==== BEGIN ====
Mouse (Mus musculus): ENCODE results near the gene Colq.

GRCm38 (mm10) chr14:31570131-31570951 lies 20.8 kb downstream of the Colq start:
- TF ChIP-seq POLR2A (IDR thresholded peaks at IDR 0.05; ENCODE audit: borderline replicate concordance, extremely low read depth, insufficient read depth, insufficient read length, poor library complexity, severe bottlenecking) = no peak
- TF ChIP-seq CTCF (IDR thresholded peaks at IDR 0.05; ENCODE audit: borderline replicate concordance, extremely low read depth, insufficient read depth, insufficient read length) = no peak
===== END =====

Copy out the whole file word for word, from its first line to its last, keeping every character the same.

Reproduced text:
Mouse (Mus musculus): ENCODE results near the gene Colq.

GRCm38 (mm10) chr14:31570131-31570951 lies 20.8 kb downstream of the Colq start:
- TF ChIP-seq POLR2A (IDR thresholded peaks at IDR 0.05; ENCODE audit: borderline replicate concordance, extremely low read depth, insufficient read depth, insufficient read length, poor library complexity, severe bottlenecking) = no peak
- TF ChIP-seq CTCF (IDR thresholded peaks at IDR 0.05; ENCODE audit: borderline replicate concordance, extremely low read depth, insufficient read depth, insufficient read length) = no peak